Becoming a Full Stack Developer is an excellent way to build a stable career in the tech industry.
In this article, you will find some essential tips to help you kickstart your journey towards becoming a full-stack developer.
Before you dive in, know your Motive and Motivation.
Understanding your motivation is essential. The learning process and the journey of becoming a full-stack developer can be stressful.
It will take time and dedication for you to learn all the languages, frameworks, processes and to sharpen your critical thinking, problem-solving, and iterating many times to get things right.
Full-stack development is long hours of frustration and deep thinking to reach a result that is most of the time invisible.
And that is why you need to know your reasons, as it comes in handy when you’re halfway through the journey and in need of extra motivation.
#1 Understand What is a full-stack developer?
The term “full-stack developer” is typically used to refer to the set of technologies used in software development that deal with business applications based on a client-server architecture.
The client (“frontend”) provides a web-based user interface usable on a browser, while the server (“backend”) implements the business logic and data storage.
While many developers specialize in only one of these two aspects, a full stack developer works on both.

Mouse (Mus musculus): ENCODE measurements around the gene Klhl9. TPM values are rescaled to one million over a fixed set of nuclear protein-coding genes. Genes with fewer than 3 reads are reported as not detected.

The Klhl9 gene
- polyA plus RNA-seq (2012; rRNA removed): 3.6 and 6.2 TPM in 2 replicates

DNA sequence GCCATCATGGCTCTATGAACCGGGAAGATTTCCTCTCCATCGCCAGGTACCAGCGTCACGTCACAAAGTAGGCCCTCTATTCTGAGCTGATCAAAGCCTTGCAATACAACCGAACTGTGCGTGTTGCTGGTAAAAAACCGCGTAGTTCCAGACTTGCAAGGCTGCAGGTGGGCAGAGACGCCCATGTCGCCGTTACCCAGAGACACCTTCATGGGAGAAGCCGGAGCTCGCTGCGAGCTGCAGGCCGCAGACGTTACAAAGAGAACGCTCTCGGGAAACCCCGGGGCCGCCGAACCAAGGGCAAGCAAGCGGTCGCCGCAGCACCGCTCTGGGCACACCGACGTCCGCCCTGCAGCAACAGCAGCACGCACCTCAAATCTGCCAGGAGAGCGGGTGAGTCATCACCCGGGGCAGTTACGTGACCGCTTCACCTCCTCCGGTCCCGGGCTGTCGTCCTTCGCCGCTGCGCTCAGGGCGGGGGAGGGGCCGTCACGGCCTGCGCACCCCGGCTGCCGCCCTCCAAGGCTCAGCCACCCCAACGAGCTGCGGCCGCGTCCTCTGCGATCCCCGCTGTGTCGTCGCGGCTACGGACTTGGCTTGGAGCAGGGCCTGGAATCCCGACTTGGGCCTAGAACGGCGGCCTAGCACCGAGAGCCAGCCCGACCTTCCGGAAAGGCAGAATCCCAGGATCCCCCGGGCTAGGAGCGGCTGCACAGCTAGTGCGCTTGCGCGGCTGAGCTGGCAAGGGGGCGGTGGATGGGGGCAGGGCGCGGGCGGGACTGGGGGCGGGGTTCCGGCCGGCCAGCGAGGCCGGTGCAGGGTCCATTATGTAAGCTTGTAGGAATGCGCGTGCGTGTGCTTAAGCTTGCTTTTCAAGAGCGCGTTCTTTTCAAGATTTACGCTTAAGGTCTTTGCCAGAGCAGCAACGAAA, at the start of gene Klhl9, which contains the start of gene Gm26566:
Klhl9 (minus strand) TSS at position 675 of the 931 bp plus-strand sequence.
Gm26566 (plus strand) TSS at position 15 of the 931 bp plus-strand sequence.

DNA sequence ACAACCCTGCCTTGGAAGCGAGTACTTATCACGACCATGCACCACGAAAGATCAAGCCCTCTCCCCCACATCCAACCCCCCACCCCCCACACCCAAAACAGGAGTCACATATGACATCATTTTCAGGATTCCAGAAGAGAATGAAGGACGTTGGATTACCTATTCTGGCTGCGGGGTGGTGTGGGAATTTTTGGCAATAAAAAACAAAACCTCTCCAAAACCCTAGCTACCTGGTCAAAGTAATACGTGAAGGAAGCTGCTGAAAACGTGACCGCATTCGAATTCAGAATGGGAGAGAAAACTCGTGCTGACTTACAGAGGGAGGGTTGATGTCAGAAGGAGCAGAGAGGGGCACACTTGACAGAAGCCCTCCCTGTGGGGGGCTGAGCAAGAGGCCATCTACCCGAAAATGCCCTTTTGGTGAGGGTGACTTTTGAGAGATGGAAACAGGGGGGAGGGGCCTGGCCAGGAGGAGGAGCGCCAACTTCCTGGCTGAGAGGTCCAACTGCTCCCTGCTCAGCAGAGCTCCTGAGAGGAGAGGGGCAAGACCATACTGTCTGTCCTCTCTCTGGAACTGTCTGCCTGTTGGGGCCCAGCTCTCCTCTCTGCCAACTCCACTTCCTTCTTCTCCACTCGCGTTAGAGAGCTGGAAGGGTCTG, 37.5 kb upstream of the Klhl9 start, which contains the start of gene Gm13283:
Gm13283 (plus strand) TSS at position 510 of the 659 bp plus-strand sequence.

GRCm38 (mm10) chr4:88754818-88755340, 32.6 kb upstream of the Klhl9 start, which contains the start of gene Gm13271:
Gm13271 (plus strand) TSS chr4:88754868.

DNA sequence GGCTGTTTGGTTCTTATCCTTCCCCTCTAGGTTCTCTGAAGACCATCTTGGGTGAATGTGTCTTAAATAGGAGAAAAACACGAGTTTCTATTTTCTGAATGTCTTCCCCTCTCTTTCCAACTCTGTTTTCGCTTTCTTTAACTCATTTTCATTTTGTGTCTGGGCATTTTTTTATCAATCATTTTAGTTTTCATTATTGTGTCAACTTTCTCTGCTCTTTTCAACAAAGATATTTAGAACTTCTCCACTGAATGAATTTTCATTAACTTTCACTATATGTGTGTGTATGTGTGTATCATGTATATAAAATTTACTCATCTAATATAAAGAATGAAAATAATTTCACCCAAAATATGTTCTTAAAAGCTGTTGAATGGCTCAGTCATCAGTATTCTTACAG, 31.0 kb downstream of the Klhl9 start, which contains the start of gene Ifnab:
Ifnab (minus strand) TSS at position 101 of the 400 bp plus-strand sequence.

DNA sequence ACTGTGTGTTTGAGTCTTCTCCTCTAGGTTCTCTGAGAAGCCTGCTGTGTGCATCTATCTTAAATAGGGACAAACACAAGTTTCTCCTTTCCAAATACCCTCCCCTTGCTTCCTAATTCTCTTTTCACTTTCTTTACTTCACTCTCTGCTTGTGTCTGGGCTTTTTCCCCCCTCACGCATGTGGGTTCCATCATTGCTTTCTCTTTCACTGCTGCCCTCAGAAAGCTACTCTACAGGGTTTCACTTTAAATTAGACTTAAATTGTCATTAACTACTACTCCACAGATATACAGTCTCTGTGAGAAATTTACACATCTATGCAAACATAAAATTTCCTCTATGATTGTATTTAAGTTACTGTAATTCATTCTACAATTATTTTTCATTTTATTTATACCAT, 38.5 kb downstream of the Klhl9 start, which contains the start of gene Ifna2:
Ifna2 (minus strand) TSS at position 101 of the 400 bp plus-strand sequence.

The set of technologies used on the front end is quite different from those used on the back end, but some overlap. Here is the list of the most important ones to be familiar with within each category:
For Both Front-End and Back-End:
- REST APIs
- Version control systems (e.g., Git)
- Web frameworks
- Server-side languages and frameworks
- Databases (SQL and NoSQL)
Frameworks are ready-made software components that take care of many low-level details and focus on your application’s business needs.
You’ll find them used on almost every project, but be aware there are a lot of them out there, with new ones gaining popularity all the time, and you can’t keep up with them all.
Pick one or two to become familiar with, but don’t bother going more in-depth than necessary due to the amount of churn.
Invest your learning efforts in things that will still be relevant a decade or more from now.
#2 Choose your Learning Path
The abundance of resources and online courses on the world wide web is a blessing and a curse.
The quickest way is to narrow down your search by asking people who’ve already established the industry to share with you their resources.
You can also spend time at a coworking space and talk to developers.
Whether you choose to enroll in an online course or follow your program, you will have to be consistent with your progress and stick to a precise daily schedule.
Discipline is crucial.
#3 Avoid Search Result-driven Coding
If your problem-solving approach involves trying lots of search terms relating to the thing you want to do in the hopes of finding a discussion or blog post containing the answer, you’re doing it wrong.
An essential skill you must possess as a developer is to protect the integrity of the systems you are building and make sure you find a solution that meets the project requirements.
Don’t let search results hinder your creativity and ability to translate your ideas into code.
Test and debug your code implementation based on an understanding of your design and the software tools you’re using.
It’s OK to use Google to look up API documentation or identify strange error messages if you get stuck, but it’s best used as a reference or fall-back approach.
#4 Don’t tie yourself to a single tech stack